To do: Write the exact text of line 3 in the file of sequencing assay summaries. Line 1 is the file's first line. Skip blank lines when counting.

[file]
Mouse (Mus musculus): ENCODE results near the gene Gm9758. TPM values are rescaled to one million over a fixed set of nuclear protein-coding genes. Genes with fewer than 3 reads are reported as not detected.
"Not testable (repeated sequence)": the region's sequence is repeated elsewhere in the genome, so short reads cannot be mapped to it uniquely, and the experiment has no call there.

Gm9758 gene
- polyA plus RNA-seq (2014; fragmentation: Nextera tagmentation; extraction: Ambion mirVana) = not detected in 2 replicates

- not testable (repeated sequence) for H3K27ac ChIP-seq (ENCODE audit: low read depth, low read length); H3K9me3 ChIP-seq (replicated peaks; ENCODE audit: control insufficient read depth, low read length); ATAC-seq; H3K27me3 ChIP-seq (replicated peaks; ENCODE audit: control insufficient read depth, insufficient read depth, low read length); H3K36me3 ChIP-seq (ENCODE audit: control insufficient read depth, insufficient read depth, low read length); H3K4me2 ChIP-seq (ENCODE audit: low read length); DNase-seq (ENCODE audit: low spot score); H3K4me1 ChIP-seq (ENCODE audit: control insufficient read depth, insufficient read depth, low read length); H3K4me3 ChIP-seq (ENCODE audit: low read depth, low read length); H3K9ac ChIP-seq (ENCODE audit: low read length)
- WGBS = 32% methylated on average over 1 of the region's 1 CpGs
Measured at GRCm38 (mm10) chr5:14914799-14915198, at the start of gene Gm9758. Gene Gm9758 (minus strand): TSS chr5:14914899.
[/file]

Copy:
Gm9758 gene